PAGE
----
October 7, 2022 - 10:40am

Emmanuel Macron’s new European Political Community, bringing together the EU27 plus a host of EU candidate countries and non-EU states including Britain, attracted its fair share of criticism well before its first meeting at Prague Castle yesterday. Many derided it as a mere “talking shop” without any real significance.

Such criticisms were strange because if there’s one thing Europe needs right now, it’s more talking. The platform is intended to “create a space for open dialogue,” said the Czech Prime Minister Petr Fiala. From divisions on the economic crisis and Russia sanctions to various national disputes impeding the EU’s glacial expansion plans, the new platform showed promise as a place where disagreements could be talked through.

Dialogue is also sorely needed between Britain and Europe, so Liz Truss’s attendance lent the European Political Community a major credibility boost. Although some commentators feared that Britain would try to “dominate” proceedings, the summit appears to have been a success in strengthening British-European ties, with Macron heralding a “new phase” in post-Brexit relations.

And the day wasn’t without other promising developments. A meeting between Turkish President Recep Erdoğan and the leaders of warring Armenia and Azerbaijan was seen as a major breakthrough in the conflict between the latter two countries.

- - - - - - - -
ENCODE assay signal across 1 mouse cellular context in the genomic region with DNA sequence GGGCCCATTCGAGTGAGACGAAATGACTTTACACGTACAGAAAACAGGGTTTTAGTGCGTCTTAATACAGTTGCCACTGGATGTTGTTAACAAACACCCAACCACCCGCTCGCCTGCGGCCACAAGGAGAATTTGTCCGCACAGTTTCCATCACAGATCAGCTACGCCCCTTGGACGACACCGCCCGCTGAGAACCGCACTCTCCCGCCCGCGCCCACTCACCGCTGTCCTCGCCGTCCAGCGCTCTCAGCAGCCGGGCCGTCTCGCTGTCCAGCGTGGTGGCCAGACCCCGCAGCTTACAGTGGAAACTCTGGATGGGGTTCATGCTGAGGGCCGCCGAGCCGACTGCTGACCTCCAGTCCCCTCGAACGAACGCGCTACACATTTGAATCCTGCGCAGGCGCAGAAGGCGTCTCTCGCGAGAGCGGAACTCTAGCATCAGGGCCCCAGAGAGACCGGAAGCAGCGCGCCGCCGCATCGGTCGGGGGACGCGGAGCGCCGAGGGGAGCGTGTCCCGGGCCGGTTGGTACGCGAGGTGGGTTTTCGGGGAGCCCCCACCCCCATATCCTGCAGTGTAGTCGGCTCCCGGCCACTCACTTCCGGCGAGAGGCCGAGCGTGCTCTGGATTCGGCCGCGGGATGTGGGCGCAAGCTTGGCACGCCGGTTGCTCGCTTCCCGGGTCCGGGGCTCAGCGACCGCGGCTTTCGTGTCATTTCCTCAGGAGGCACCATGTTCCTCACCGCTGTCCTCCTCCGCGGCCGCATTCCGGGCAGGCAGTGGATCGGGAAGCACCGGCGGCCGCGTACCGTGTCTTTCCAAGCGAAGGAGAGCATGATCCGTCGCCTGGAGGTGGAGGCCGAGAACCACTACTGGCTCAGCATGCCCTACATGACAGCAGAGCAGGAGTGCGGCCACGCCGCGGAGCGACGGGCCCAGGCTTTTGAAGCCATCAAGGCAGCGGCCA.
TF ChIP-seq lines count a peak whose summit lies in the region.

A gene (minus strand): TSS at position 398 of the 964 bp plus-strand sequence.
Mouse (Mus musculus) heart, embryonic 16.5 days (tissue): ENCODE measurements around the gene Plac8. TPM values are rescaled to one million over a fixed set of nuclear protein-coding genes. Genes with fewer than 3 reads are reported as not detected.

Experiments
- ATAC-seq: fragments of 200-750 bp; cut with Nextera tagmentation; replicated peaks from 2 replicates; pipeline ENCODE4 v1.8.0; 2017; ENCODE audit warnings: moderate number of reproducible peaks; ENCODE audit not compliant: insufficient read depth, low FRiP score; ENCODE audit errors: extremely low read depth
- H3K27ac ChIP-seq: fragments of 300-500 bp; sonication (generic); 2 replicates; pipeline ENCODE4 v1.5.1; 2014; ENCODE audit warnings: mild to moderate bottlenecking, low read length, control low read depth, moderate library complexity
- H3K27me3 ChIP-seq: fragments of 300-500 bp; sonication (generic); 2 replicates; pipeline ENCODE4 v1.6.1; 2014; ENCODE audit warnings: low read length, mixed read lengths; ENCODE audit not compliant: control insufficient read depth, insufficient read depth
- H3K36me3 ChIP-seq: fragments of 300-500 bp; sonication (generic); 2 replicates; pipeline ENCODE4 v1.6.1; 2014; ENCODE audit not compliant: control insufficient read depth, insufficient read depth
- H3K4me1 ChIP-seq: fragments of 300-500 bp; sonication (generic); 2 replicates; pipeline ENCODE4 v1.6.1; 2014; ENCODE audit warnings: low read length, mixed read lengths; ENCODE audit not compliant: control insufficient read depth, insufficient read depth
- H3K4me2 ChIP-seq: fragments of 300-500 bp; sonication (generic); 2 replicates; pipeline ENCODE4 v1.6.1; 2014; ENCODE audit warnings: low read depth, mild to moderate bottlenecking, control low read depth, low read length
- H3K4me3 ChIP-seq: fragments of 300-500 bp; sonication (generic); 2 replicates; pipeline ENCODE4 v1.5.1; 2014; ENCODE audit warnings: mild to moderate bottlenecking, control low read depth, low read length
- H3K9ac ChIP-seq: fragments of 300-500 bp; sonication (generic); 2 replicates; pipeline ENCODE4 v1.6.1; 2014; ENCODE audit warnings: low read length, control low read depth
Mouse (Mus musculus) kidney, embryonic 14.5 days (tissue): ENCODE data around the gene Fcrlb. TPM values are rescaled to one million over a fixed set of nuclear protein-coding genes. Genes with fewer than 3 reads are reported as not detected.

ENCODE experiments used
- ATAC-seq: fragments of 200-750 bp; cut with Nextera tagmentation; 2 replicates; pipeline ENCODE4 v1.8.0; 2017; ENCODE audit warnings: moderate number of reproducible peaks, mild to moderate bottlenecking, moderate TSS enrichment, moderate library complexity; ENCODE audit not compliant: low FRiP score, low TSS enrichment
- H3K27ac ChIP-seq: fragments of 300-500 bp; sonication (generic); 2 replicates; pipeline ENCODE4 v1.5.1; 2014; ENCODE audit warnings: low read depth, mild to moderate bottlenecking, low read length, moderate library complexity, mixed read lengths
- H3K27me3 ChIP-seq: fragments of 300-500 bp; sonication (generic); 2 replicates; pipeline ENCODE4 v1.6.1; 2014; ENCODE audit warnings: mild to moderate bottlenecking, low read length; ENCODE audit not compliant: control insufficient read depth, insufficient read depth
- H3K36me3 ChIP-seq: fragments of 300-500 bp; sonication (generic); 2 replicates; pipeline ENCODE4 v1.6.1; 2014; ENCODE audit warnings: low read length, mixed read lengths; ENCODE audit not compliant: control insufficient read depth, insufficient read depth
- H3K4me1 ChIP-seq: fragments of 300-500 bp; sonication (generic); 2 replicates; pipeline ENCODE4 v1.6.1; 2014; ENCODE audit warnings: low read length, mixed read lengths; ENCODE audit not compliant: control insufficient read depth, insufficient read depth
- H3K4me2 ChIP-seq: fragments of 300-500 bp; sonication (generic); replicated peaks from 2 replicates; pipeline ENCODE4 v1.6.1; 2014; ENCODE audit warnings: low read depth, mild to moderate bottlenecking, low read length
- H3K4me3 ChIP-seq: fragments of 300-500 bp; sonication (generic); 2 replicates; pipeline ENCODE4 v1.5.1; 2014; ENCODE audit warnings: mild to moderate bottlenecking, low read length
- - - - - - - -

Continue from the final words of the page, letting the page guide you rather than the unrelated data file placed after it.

But the summit also revealed just how fraught European diplomacy has become. It was considered an achievement just to get the leaders together for a “family photo”. No national flags were displayed to avoid inflaming disputes over territory and sovereignty, and there was no formal written outcome. Even the seating plans forced hours of tense negotiations between diplomats.

More importantly, the summit undermined its own intentions for “open dialogue” from the get-go. Czech PM Fiala and German Chancellor Olaf Scholz bizarrely suggested that just getting all of the leaders together in one place was in itself some kind of collective rebuke to Putin. Scholz said that “everyone gathered here knows that the Russian attack on Ukraine is a brutal violation of the security and peace order,” while Fiala said “we all know in our hearts that Ukraine will win because the truth is on its side,” following a speech via video link from Volodymyr Zelensky.

Such statements of collective sentiment were jarring because a number of the leaders in attendance simply don’t agree. The leaders of Serbia and Croatia exchanged barbed criticisms over Serbia’s refusal to sanction Russia and its ambivalence on the war. In Hungary. Viktor Orbán has launched a national consultation over energy sanctions which he insists have “backfired,” claiming Ukraine “will never win a war against Russia”.

The most important context for the promised “open dialogue” was that the 44 countries attending the summit didn’t share anything like the same view on Russia. So, why did organisers feel it necessary to project a false impression of agreement on the biggest issue of the day?

If the European Political Community is to have any value at all, it should leave such insecure assertions of unity to the EU. Instead of trying to brush divisions under the carpet, its main mission should be to shine a light on them, in the hope that greater understanding can be found.

William Nattrass is a British journalist based in Prague and news editor of Expats.cz